HISTORY and LOCALITY
Amherst County, Virginia was formed in 1761 from Albemarle County and was named for Sir Jeffery Amherst, a hero of the battle of Ticonderoga during the French and Indian War. It is bounded by the Blue Ridge to the west and the James River to the south and east. The boundary encompass 470 square miles. The Town of Amherst nestles along the foothills of the Blue Ridge Mountains and maintains a subtle colloquial sense of living in the South. It has a rich history of old architecture and is the home of the County seat. Our new Courthouse is not only beautiful, but exceptionally functional as well. The County offices are located in the Administration building complex. Keeping up with local events is a snap, because the excellent area newspaper, The Amherst New Era-Progress, is published weekly and appears each Thursday throughout the County and surrounding locales.
Along with the Town of Amherst, the other major business district in the County sits about 12 miles south on Route 29 in Madison Heights and just minutes north of the city of Lynchburg. It supplies the rest of the ever-expanding support structure businesses and residents need. There are various shopping centers, restaurants, and lodging facilities in both communities. The county is located near the geographic center of Virginia. This places it strategically adjacent to Lynchburg and within 50 miles of Charlottesville and Roanoke which enhances the local commerce and educational opportunities. The states capital, Richmond, is 100 miles to the east and the port of Hampton Roads and the nations capital, Washington, DC, are within 200 miles. Other distances: Atlanta, Georgia is 485 miles; Chicago, Illinois is 682 miles; New York, New York is 400 miles; and Pittsburgh, Pennsylvania is 308.
Elevations ranging from 500 feet to 4,000 feet provide the County with spectacular rolling countryside. Water is abundant from the James River and the many streams originating in the Blue Ridge. Woodlands cover approximately three-fourths of the land, and most of the northwestern portion of the county is part of the George Washington National Forest. The climate is mild as evidenced by an average annual temperature of 56 degrees. The four distinctive seasons experience the following average temperatures: winter 37 degrees, spring 60 degrees, & fall 65 degrees. Rainfall averages 40 inches annually, and snowfalls average 19 inches per year.
Amherst County has a 2011 population of 32,139. Half the population is located in the south central portion of the county near the City of Lynchburg and around Madison Heights. The other half lives in and around the Town of Amherst, which serves as the county seat. The population of Central Virginia, which includes the counties of Amherst, Campbell, Bedford, and Appomattox as well as the cities of Lynchburg and Bedford is 220,600.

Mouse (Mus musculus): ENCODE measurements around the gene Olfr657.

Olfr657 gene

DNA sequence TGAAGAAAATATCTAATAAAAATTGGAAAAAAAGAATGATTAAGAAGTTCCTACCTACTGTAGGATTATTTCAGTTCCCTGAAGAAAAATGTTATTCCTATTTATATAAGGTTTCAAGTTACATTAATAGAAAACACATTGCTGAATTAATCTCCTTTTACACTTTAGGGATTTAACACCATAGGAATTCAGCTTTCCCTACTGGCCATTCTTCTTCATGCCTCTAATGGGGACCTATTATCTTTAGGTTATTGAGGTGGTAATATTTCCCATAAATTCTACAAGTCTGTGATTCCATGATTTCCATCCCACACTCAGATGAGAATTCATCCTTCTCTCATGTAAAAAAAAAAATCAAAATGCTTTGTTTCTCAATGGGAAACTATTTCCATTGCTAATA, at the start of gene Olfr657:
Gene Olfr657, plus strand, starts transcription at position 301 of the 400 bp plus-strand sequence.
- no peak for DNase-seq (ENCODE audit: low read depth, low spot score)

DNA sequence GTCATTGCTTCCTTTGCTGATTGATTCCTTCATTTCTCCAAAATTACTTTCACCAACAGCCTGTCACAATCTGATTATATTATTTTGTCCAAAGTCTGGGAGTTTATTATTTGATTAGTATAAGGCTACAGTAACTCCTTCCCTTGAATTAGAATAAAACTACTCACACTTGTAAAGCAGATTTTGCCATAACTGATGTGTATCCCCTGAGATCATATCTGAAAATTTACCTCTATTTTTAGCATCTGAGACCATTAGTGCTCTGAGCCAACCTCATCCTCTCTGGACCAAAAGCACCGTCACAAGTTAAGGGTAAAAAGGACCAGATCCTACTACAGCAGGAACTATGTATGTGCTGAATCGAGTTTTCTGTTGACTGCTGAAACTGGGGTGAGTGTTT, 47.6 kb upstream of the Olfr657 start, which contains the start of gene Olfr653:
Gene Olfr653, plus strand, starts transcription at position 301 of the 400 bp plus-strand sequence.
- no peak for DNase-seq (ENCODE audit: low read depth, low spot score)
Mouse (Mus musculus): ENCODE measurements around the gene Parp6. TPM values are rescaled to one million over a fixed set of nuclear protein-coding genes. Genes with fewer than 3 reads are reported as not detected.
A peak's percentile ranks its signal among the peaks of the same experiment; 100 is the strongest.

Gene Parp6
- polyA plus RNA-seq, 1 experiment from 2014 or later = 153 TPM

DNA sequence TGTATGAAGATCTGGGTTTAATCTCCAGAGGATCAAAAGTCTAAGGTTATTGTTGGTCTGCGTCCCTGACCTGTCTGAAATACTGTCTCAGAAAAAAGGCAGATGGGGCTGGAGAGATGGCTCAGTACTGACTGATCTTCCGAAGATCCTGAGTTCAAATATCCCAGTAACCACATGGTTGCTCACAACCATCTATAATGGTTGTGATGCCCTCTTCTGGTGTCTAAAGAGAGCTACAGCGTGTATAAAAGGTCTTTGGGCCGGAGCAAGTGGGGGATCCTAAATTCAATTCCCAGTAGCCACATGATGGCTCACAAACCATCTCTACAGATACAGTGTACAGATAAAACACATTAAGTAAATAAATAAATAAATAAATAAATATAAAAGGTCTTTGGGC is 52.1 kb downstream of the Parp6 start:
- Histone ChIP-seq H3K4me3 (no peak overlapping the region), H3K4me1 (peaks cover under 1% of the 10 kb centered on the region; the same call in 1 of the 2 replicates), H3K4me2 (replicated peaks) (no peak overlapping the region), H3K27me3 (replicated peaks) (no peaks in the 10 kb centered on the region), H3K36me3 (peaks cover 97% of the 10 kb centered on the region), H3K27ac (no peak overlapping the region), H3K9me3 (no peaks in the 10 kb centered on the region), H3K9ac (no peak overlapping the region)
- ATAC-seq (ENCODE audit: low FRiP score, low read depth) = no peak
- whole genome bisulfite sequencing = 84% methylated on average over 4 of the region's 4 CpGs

COST of LIVING
Living costs in the region are approximately 8% below the national average and are among the lowest in Virginia. Taxes in Amherst County are low, compared to the nation and Virginia. Each locality sets it own rates. There are no special taxing districts within local jurisdictions. The average family gross income for the county is $37,700.
Three hospitals serve the region - two in Lynchburg and one in Bedford. More than 330 physicians representing all major specialties practice in the area. The region is consistently ranked as having one of the highest quality, lowest cost health care systems in the state. There are several other hospitals within a 50-minute drive, most notably the University of Virginia Medical School and Hospital located in Charlottesville. There are two nursing homes in the Town of Amherst.
Accomodations of all shapes, sizes, and prices abound in Amherst County and include townhouses, apartments, farm houses, first-time family homes, and restoration and remodeling projects. We are surrounded by lovely established neighborhoods, large elegant estates, new subdivisions, mountain views, lakes, and farms. There is something here to fulfill each and every dream, from just starting out and raising a family, to luxury estates, to holiday retreats or retirement. Below is a view of the Blue Ridge and the George Washington National Forest looking west from the Amherst traffic circle. 2001 Dana L. Bordvick